Even if saffron is an expensive spice known as red gold, growing it is however very simple and accessible to anyone. Its price depends on the intense labour needed to harvest it, not because it is difficult to grow.
Saffron can grow nearly anywhere in the world. The kind of soil is far more important than the climate of the region where one wants to grow it.
Planting: from June to mid-September
Flowering: throughout October month, from the year it is planted (for big corms)
Vegetative development in winter.
Leaves dry out in May.
Soil and location
Saffron corms like a well drained soil. Heavy clay soil must be avoided.
The ideal type of ground is a neutral clay-calcareous or silty soil (PH 6 to 8).
For small areas like a vegetable garden or simple borders, one can easily improve the soil by adding sand, peat or compost.
The saffron bed must be in a sunny place, notably in autumn during the flowering stage.
In order to prepare the ground, you can either turn the soil over or plough deeply (about 20 cm) and add some compost or manure. In the case of nitrogenous fertilizer, it is better to spread on the surface after planting.
Keep the ground weed free until planting (from June to September) and make loosen the soil before planting the corms.
Setting out the saffron bed
Saffron corms can either be planted directly into the ground (borders, gardens, fields etc…) or in pots or window boxes (inside or out).
Put the corms into the ground at a 10 to 15 cm depth leaving a 10 cm gap between them.
Watering is not necessary. In case of severe drought in September, watering them once will usually be enough.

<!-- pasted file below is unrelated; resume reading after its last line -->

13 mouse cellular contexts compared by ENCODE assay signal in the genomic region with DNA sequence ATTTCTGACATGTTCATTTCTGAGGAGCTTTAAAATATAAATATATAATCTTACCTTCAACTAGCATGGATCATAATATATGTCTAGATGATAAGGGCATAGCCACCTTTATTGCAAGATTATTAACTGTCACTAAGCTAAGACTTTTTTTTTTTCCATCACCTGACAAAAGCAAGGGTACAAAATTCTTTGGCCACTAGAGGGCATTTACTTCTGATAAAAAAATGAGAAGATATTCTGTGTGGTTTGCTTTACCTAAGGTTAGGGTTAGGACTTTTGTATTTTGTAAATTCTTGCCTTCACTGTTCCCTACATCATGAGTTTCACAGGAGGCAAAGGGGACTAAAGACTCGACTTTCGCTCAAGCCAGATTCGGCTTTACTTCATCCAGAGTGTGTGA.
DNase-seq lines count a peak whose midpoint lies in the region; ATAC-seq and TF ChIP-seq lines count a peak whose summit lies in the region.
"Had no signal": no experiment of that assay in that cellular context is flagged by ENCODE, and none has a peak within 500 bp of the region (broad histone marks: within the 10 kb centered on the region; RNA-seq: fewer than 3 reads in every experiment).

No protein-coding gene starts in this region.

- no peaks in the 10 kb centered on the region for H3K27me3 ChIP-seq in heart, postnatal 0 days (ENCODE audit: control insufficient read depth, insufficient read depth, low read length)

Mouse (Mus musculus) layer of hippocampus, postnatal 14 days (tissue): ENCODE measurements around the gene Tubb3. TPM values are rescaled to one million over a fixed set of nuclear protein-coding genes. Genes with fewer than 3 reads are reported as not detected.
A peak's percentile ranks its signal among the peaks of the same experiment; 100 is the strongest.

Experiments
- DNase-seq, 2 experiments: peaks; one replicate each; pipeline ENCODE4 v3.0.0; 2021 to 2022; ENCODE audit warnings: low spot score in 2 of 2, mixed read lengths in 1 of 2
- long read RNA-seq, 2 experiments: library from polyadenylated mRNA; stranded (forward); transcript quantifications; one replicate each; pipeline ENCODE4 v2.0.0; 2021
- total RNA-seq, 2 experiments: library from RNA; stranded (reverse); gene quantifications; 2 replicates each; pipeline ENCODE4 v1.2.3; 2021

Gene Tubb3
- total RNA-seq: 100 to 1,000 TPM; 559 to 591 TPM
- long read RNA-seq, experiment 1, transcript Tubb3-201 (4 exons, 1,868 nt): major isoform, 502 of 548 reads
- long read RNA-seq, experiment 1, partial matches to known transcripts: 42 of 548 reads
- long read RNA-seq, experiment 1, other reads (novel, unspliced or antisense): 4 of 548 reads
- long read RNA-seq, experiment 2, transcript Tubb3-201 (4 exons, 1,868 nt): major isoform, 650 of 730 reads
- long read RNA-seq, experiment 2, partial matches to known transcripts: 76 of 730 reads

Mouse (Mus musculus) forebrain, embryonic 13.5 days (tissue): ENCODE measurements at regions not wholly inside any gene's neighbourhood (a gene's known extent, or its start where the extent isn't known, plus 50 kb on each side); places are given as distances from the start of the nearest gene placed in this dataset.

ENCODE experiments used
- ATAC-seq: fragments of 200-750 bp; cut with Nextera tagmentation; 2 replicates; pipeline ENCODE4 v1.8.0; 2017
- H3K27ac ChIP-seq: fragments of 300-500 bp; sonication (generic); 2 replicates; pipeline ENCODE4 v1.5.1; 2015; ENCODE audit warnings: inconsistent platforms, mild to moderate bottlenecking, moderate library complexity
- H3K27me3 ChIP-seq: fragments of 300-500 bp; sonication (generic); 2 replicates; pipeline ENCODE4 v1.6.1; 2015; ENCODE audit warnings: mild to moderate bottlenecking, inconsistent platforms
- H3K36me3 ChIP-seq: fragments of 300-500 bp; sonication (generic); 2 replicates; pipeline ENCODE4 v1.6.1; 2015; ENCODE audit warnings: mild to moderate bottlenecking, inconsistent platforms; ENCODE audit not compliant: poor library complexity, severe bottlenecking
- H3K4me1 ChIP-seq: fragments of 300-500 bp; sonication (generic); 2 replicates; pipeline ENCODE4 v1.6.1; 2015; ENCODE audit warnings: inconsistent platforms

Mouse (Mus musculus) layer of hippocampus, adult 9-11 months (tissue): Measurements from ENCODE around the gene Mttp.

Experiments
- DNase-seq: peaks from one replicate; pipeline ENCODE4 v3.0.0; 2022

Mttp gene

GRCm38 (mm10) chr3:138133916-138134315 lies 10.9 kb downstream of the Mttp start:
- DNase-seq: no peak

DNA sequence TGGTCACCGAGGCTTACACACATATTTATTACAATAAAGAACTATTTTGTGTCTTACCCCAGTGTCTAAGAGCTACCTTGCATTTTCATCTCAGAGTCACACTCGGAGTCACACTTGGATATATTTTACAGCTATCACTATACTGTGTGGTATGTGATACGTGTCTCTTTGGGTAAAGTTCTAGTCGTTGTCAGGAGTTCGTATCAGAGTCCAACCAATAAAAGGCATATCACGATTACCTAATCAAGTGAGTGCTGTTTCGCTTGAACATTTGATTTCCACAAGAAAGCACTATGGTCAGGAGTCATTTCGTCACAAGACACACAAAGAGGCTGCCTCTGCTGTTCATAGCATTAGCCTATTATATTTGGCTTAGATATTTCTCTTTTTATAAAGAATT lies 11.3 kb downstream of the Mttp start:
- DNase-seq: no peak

Corms multiply from one year to the next, from one corm one can get 5 corms after 3 years.
Precautions against predators
Wood mice and voles are particularly fond of corms in winter as well as in summer. Destroying their tunnels regularly allows one to limit their number.
Rabbits, which are particularly keen on leaves and flowers can only be stopped with a secure fence.
Three fungal infections can harm saffron:
Rhizoctonia crocorum – causes brown ulceration and damping-off.
Fusarium – attacks the corm and leaves an orange-coloured band on the limit of the healthy parts.
Violet root rot – produces a damp rot. It is highly contagious; illness also called “mort du safran” (saffron’s death)
All these diseases resist most fungicides, however, they mainly appear from the third or fourth years. Consequently, one should dig up corms and replant them in another field.
It is better not to use the same field again for 10 years.
Flowers generally appear in October (slightly later in the first year) and last for a month.
Two methods of harvesting are possible.
If one only has a small number of flowers, one can leave the flower and just extract the 3 red filaments from the pistil with some tweezers. This operation is called trimming
In the case of large quantities of flowers, one should pick the flowers as soon as they have bloomed and then extract the red pistils comfortably sitting around a table.
To trim, one can use one’s nails or small tools like scissors or tweezers. Trimming the flowers must be done soon after they are harvested to make the task easier.
The yellow stamens and purple petals have no use.
Filaments have to be dried out to be preserved for use.
Drying can be done by putting the pistils on a sieve in a well ventilated place between 40 to 60 degrees Celsius, for 15 minutes. (well ventilated food dryer, in an oven with the door slightly open, under the sun outside).
When dried, filaments are very light and breakable.
Fresh saffron, even dried is tasteless. It is recommended that it is placed in an airtight tin away from the light for at least a month before consumption. Saffron keeps its taste for two years.
About 150 flowers are needed to make one gram of dried saffron.
The first year of plantation around 60% of corms will produce one flower each.
The next two years, corms will give about 2 flowers each.